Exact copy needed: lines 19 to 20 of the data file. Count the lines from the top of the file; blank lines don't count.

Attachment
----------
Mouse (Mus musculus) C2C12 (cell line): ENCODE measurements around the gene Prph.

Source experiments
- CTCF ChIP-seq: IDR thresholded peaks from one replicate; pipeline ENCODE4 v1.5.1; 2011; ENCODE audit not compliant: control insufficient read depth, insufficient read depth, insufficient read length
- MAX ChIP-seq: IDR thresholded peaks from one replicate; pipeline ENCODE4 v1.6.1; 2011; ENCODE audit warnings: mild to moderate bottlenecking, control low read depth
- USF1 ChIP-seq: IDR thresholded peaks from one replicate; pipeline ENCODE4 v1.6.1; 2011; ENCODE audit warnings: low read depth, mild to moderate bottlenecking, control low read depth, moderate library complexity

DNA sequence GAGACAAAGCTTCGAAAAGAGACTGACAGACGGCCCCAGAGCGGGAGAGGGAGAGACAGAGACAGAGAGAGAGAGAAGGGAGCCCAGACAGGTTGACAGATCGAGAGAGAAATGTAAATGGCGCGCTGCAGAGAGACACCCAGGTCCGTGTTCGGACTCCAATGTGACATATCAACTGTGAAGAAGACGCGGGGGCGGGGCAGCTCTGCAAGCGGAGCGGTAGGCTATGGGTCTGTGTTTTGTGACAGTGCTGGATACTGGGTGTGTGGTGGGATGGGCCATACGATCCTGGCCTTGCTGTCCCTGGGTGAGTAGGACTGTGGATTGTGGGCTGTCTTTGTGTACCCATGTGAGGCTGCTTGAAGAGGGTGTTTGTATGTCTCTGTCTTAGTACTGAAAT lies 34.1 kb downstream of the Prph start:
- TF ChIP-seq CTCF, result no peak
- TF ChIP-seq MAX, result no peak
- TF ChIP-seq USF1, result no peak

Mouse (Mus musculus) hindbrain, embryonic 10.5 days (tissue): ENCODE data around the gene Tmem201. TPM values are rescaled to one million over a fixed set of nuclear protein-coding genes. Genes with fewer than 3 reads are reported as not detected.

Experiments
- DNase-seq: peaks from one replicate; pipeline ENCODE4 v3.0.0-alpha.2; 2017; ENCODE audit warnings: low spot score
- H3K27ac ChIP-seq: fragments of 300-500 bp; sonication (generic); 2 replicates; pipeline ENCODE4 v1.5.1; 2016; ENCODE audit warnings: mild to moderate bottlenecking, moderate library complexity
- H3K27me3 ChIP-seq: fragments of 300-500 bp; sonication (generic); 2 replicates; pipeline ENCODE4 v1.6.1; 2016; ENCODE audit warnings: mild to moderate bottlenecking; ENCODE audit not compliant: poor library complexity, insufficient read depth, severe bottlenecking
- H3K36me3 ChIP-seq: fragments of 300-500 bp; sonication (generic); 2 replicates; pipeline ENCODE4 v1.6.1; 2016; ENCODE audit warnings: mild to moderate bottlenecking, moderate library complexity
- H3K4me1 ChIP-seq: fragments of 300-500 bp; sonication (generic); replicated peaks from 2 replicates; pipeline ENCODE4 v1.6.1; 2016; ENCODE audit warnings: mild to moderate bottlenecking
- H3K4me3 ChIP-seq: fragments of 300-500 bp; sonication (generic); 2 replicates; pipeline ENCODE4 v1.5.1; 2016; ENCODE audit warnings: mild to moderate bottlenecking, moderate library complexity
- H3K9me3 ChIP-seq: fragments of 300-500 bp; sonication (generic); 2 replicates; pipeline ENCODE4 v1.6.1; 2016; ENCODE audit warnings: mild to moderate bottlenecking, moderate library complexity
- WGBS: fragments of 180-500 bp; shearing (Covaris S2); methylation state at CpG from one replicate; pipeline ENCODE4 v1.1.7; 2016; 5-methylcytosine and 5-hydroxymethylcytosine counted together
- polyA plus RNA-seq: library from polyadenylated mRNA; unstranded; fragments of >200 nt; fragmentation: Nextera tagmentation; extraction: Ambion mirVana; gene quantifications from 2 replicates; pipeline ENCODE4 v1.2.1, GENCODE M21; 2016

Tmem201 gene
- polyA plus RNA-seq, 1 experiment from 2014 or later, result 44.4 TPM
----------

- WGBS: fragments of 180-500 bp; shearing (Covaris S2); methylation state at CpG from one replicate; pipeline ENCODE4 v1.1.7; 2016; 5-methylcytosine and 5-hydroxymethylcytosine counted together
- polyA plus RNA-seq: library from polyadenylated mRNA; unstranded; fragments of >200 nt; fragmentation: Nextera tagmentation; extraction: Ambion mirVana; gene quantifications from 2 replicates; pipeline ENCODE4 v1.2.1, GENCODE M21; 2016